Android Tutorial 3: Custom Audio Streaming with MediaPlayer by 박호열


NOTE: This tutorial was written for Android v1.0.  I have just updated the Android streaming media player tutorial/code to v1.5 (Cupcake) with some additional information on the updated code.  You should read that post as well as this one.

This is a long tutorial, but for those of you that have been struggling with streaming of .mp3 audio to Google’s Android’s MediaPlayer, then I hope this tutorial proves useful as you finalize your entries into Google’s Android Challenge

This tutorial will show how to roll your own streaming audio utility for Android’s MediaPlayer. We will buffer 10 seconds of audio and start playing that audio while the rest of the audio loads in the background. We store the streamed audio locally so you could cache it on device for later use or simply let it be garbage collected.

Here’s the source code for those that just want to jump in. You’ll also notice code for the other tutorials as I didn’t have time to strip them out.

Here are a few screenshots of what we’ll be creating:

Tutorial #3 results screenshots

Basic Layout

The tutorial consists of just two classes:

Tutorial3: Contains the UI layout and process button clicks
StreamingMediaPlayer: Connects to the server, downloads audio into the buffer, and controls the functionality to ensure the audio continues to play seamlessly.

We’ll assume you know about UI layout using Android’s XML resource files and will instead jump right into the audio streaming code.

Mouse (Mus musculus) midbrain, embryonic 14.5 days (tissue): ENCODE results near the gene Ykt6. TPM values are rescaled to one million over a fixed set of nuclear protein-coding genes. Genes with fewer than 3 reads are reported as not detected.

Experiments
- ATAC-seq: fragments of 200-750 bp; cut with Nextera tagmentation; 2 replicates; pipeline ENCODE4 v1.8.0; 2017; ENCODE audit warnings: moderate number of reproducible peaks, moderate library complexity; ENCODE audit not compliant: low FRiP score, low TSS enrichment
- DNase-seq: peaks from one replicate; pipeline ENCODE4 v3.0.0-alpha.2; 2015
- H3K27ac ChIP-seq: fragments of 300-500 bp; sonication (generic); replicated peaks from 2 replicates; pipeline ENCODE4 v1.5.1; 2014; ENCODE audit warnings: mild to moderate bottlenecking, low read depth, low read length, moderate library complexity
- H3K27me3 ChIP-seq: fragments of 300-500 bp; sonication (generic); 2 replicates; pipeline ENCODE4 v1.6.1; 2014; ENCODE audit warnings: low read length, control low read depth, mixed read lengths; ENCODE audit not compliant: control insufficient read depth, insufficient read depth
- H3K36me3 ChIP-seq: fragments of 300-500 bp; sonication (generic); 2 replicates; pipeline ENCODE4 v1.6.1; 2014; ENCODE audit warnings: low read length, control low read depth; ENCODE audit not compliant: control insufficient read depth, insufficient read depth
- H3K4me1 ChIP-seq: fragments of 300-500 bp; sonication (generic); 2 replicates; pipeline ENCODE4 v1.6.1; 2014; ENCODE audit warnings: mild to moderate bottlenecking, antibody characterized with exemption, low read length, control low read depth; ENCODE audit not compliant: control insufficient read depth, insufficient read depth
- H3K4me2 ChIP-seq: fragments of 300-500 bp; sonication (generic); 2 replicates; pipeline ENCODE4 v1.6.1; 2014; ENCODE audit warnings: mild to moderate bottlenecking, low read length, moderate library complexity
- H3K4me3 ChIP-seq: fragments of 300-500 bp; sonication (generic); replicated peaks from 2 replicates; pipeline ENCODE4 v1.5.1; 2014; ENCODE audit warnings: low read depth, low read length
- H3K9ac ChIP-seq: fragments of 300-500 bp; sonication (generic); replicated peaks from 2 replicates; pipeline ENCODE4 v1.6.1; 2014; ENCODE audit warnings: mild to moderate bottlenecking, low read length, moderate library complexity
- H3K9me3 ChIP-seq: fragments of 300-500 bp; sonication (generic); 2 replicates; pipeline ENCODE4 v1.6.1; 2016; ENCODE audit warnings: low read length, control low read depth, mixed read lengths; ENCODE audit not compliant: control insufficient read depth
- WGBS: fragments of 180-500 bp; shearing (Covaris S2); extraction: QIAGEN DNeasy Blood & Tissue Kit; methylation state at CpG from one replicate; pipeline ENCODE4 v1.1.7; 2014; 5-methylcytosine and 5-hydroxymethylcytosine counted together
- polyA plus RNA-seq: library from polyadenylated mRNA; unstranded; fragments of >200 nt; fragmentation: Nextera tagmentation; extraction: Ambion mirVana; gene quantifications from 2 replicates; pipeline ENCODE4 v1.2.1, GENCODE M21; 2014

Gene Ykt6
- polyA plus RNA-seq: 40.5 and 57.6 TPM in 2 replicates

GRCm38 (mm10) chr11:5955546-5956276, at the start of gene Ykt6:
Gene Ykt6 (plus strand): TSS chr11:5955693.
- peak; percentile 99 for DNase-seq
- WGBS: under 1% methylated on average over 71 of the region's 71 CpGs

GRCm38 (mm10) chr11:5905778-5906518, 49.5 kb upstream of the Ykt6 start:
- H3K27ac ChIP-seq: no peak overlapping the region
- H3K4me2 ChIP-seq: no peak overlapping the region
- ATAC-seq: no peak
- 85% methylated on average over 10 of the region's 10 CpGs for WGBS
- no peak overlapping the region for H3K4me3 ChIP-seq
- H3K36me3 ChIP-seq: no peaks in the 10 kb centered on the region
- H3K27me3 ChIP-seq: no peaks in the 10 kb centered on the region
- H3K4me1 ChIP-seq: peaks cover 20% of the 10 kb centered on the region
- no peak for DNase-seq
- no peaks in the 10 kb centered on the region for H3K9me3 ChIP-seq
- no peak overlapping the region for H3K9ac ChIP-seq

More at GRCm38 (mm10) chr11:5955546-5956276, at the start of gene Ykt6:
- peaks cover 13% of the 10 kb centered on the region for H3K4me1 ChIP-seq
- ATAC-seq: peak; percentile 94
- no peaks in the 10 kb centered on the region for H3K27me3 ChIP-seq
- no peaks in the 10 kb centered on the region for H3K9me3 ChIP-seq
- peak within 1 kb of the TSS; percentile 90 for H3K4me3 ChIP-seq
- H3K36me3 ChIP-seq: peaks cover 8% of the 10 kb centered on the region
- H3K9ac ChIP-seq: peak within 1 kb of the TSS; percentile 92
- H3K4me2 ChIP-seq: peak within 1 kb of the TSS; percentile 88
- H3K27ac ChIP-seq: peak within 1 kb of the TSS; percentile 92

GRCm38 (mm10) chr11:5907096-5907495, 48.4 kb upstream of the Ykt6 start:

Start Your Streaming

Upon clicking the “Start Streaming” button, Tutorial3 creates an instance of StreamingMediaPlayer.

new StreamingMediaPlayer(textStreamed, playButton, streamButton,progressBar);

All UI elements are passed to StreamingMediaPlayer so it can perform UI update itself. In a more robust implementation, StreamingMediaPlayer would fire relevant update events and Tutorial3 would handle the UI updates. For simplicity & cleaner code in this tutorial however, StreamingMediaPlayer will be directly updating the UI.

Tutorial3 then calls StreamingMediaPlayer.startStreaming():

audioStreamer.startStreaming(“″,1444, 180);

Three variables are passed to startStreaming(): a url for the media to stream (link to an .mp3 file in this tutorial), the length in kilobytes of the media file, and the lenght in seconds of the media file. These last two values will be used when updating the progress bar.

AudioStreamer.startStreaming() creates a new thread for streaming the content so we can immediately return control back to the user interface.

public void startStreaming(final String mediaUrl, long mediaLengthInKb, long mediaLengthInSeconds) throws IOException {

this.mediaLengthInKb = mediaLengthInKb;
this.mediaLengthInSeconds = mediaLengthInSeconds;

Runnable r = new Runnable() {

public void run() {

try {


} catch (IOException e) {

Log.e(getClass().getName(), “Initialization error for fileUrl=” + mediaUrl, e);



new Thread(r).start();


Incremental Media Download